Rubric: Steven Alker collects the biggest golf mulligan | Sports news

Author: DOUG FERGUSON, writer of AP Golf

Steven Alker knows all about poor times.

He started at home in New Zealand in 1989 and over the next three decades played 556 times on six world-class tournaments. Only three seasons took place on the PGA Tour. He spent two whole years in Europe.

His most financial year was in 2014, when he earned $ 261,901 on what is now the Korn Ferry Tour. Alker has been here for so long that he has played a development circuit under five names, starting with the Nike Tour.

Its the most consistent golf? That would be on a Canadian tour in 2000, when he finished in the top 12 in seven of the eight tournaments.

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Alker won the Louisiana Open in 2002 (it was the Tour at the time) and reached a career no. 191 in the world rankings.

“Lots of hard work and hard yards for a long time,” Alker said Monday night from his home in Arizona, trying to absorb the amazing success he had been waiting for.

“I was just trying to stay in the game.”

And now the 50-year-old Kiwi is at the top of the PGA Tour Champions.

His latest venture was a return from a two-hour rain in Houston and four birdies and an eagle during the six-hole section of the back nine, which left Steve Stricker too far behind to catch up with him at the Insperity Invitational.

Stricker almost made a remarkable comeback, as he did not play for six months due to a mysterious illness that hospitalized him and caused him to lose 25 pounds.

This is more of a new beginning for Alker.

Houston was his second victory this year – he also has two playoff losses – and took the lead in the Charles Schwab Cup standings. Drop the end of last year and Alker has three victories and three second places in his last nine tournaments.

If the PGA Tour champions are the biggest mulligan in golf, no one cashes like Alker.

“I’m enjoying my second career,” he said with a laugh.

In just 17 starts since celebrating 50 last summer, Alker has made $ 2,202,168. Now take note that he earned $ 2,318,866 for 390 starts on the PGA Tour and Korn Ferry Tour.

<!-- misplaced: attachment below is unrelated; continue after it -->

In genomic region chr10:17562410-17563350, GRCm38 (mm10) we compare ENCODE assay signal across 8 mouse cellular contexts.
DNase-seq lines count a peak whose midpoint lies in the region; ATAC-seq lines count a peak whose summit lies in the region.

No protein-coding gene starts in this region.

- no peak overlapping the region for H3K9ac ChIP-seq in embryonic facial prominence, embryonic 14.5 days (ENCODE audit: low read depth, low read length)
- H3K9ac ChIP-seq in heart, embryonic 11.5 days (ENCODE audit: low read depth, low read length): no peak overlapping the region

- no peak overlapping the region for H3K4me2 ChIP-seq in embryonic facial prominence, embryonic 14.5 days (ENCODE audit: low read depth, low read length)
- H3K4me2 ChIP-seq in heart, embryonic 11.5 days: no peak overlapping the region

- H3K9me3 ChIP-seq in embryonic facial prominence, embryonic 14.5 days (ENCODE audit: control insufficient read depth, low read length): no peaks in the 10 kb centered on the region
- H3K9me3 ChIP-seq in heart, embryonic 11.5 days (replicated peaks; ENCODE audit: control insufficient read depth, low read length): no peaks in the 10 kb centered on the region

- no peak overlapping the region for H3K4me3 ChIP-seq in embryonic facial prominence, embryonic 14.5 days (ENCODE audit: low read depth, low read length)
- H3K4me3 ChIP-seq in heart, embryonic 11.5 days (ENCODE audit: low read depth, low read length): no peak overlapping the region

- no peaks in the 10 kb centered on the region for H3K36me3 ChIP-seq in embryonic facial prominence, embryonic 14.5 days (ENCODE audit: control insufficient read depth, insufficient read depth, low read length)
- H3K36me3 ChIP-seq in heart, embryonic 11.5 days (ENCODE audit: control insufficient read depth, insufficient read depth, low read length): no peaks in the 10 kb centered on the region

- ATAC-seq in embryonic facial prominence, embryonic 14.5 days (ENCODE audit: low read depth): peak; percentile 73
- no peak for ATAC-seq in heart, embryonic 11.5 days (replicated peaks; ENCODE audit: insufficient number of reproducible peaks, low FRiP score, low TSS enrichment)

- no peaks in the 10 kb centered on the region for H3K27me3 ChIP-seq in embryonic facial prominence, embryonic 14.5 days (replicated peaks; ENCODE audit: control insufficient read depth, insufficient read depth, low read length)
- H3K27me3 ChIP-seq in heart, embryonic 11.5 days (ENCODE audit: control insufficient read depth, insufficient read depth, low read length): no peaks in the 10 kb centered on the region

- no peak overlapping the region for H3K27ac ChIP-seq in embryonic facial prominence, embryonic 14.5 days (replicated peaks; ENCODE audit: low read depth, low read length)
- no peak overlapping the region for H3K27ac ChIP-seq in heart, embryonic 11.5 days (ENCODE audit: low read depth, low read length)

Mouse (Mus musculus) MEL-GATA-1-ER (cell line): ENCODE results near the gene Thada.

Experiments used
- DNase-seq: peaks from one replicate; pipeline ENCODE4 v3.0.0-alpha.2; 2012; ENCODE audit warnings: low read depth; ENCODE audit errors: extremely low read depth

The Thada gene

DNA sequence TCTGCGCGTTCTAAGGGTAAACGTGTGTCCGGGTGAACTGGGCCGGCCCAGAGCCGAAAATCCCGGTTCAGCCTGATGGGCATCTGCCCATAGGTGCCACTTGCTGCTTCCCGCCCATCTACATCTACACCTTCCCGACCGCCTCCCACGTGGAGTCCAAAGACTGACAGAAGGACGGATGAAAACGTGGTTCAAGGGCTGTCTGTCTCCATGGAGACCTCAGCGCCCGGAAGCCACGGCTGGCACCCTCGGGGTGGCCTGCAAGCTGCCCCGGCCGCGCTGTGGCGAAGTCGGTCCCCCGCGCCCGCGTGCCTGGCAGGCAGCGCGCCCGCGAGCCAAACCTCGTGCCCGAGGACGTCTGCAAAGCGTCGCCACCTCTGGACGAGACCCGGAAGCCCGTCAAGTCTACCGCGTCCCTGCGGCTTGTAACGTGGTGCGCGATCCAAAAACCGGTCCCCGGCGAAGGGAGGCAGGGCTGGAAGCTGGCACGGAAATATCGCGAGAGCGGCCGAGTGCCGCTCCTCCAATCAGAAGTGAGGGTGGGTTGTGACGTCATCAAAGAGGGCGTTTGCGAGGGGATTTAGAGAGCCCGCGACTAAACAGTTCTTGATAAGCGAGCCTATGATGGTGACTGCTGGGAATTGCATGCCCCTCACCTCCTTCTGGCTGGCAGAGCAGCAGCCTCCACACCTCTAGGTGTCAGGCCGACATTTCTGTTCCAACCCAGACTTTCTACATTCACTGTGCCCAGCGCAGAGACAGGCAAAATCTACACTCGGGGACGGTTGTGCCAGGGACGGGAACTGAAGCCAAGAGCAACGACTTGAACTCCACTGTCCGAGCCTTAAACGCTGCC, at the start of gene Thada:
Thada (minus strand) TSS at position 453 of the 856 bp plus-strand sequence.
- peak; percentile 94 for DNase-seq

Life was hard. And now life is very good.

Alker still has no answers to this cruel turn, except that he has never had so much fun and never lost his love for the game.

“It’s a combination of everything,” he said. “A whole change of atmosphere, a different tour, a new chapter in my career. My game came at the right time. “

The timing was really everything.

Alker did well enough on the Korn Ferry Tour in 2019 – tightly in the top 75 – to maintain full status the following year, which turned into a two-year season because no one lost their status during a four-month outage caused by a coronavirus pandemic.

This allowed him to continue playing – stay in the game – for up to 50 years.

“That was very important. I was able to schedule and continue the game,” he said. “I started working hard on my body, I got into golf form. My plan was to qualify on Monday and then graduate from the Champions Tour And the rest is history. “

Last August, he overcame Monday’s qualifying for his Boeing Classic debut, playing 67 on the final day and finishing seventh. The top 10 got him into the next week and finished third. Four more top 10 followed, and Alker played his way into the post-season and eventually won to secure a full card.

And he really didn’t stop.

The last three decades are now disappearing from memory. If there was a nervous moment, it was a decision to move back to the United States after two years in Europe. A year after winning the New Zealand PGA – co-approved Tour – Alker didn’t miss a cut in all 21 tournaments he played in 2010. It took another four years to get his PGA Tour card.

“It’s been four years, has it been a good decision?” I was just trying to stay there, “he said.

And now it’s all paying off.

There is still a lot to do about this second career. Because Alker only played 86 times on the PGA Tour and had low status, he never played with some big ones in the game. For the past month, he has been alongside Padraig Harrington and Vijay Singh, Ernie Els and Stricker.

“I was a little nervous,” he said with a laugh, forgetting for a moment that he was beating them.

In addition to the ball in the water in the playoffs two weeks ago in Dallas, Alker can very easily sit on three victories in a row. He’s leaving this week as his son prepares for graduation. Next week is his first senior major in Alabama.

In front of him are pastures that have never looked greener.

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